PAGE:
Where are all the IT Students?

Recently, I spent the morning with President Smatresk, Provost Bowers, four other deans, three faculty, the State Director of Economic Development and six top IT employers from around Las Vegas. The four hour long meeting had to cost more than $10,000 in salaried time.

What brought so many people with impressive titles into one room? The search for IT talent. The State of Nevada has identified the business information technology sector as one of its targets of opportunity for diversifying the Nevada economy. But local employers from Switch Communications to Caesars Entertainment to Zappos tell us they cannot find enough local talent to meet their needs. They recruit IT people from other states and hope they can keep them in Vegas. If Nevada is going to become a haven for segments of the IT industry, the state is going to have to develop more talent, offer incentives for IT professionals to move here, or both

The meeting focused on whether UNLV was graduating the type of students that meet the industry’s needs, how we could get on the forefront of IT education, and how we could graduate more IT students. Currently, UNLV offers degrees in both computer science and management information systems (MIS). The undergraduate programs in computer science and MIS each graduate about 30 students a year, the masters programs about 20 each, for a total of about 100. The numbers are small, but graduates do get jobs, suggesting the programs are meeting some part of the industry’s needs.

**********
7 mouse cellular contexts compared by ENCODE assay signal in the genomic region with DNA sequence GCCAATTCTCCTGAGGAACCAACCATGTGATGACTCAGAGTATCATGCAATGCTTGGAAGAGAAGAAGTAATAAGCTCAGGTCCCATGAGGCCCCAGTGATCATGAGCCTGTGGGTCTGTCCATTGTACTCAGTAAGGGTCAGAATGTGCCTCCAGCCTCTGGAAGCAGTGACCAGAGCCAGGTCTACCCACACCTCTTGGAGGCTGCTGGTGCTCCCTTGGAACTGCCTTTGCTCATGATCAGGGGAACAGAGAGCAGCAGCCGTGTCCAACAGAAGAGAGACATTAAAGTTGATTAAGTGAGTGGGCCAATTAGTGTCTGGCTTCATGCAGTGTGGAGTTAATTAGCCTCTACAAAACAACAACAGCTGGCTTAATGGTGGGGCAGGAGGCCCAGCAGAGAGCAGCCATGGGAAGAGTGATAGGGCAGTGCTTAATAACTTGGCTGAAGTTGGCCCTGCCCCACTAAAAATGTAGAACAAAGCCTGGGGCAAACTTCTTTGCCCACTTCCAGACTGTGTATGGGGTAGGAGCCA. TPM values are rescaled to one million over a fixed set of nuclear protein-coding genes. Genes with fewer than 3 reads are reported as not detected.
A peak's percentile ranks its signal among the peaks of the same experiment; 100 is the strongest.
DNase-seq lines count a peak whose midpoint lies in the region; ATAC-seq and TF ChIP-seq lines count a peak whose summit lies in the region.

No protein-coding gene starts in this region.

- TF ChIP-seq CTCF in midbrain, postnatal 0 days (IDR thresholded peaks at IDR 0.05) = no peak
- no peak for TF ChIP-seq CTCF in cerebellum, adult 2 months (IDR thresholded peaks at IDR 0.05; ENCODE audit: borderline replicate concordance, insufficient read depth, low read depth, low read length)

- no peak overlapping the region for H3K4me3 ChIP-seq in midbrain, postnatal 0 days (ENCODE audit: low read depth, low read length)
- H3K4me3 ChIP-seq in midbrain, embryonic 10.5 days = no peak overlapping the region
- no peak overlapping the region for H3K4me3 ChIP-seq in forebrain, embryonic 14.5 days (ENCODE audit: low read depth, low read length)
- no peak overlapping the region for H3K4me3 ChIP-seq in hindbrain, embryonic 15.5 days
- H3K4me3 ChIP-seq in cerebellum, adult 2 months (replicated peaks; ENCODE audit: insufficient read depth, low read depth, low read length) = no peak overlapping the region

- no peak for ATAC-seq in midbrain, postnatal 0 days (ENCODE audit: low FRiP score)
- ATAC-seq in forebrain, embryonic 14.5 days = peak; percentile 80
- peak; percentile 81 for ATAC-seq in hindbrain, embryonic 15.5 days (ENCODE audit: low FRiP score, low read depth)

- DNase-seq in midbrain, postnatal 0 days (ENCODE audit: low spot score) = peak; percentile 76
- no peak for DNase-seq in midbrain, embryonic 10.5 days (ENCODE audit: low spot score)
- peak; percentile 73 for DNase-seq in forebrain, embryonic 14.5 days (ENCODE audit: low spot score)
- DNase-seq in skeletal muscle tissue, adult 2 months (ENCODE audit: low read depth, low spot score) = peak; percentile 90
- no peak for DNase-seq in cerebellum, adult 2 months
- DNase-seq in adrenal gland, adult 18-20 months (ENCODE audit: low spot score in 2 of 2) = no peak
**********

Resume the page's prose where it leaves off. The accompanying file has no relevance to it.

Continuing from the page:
Meetings about IT curriculum, student numbers and industry needs make my head hurt. I can never understand exactly what we are talking about. While I consider myself a pretty sophisticated IT user, I have about as much knowledge of how this all works as I do about quantum physics. And while people talk about IT as if it is a single industry with a common set of required skills, I doubt that. So to put the discussion in terms a Michigan boy can understand, I keep saying things like: “If someone came to me and said auto industry professionals are hard to find, I would want to know if these were people who were needed to design the car, assemble the car, sell the car, race the car, service the car, or provide the garage. I wouldn’t offer a single degree program to accomplish all these things. So, which people are we talking about?” Sometimes I get an answer. Mostly I make people irritated. You can imagine what I would engender if I said: “Maybe you just need to pay more?”